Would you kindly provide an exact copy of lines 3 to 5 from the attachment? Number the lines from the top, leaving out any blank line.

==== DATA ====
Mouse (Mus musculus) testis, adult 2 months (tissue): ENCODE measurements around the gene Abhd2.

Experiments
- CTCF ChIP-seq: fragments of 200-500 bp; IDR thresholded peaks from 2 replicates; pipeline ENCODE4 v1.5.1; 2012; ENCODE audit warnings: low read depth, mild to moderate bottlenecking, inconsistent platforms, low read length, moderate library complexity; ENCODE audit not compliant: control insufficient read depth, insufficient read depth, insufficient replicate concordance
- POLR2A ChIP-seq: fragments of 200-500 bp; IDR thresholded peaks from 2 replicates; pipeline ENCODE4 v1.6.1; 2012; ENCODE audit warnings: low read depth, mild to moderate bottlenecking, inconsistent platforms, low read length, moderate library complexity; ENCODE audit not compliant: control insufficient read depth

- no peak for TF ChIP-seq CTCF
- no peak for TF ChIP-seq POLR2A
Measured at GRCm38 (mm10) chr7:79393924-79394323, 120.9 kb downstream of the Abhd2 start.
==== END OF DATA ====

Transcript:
- CTCF ChIP-seq: fragments of 200-500 bp; IDR thresholded peaks from 2 replicates; pipeline ENCODE4 v1.5.1; 2012; ENCODE audit warnings: low read depth, mild to moderate bottlenecking, inconsistent platforms, low read length, moderate library complexity; ENCODE audit not compliant: control insufficient read depth, insufficient read depth, insufficient replicate concordance
- POLR2A ChIP-seq: fragments of 200-500 bp; IDR thresholded peaks from 2 replicates; pipeline ENCODE4 v1.6.1; 2012; ENCODE audit warnings: low read depth, mild to moderate bottlenecking, inconsistent platforms, low read length, moderate library complexity; ENCODE audit not compliant: control insufficient read depth

- no peak for TF ChIP-seq CTCF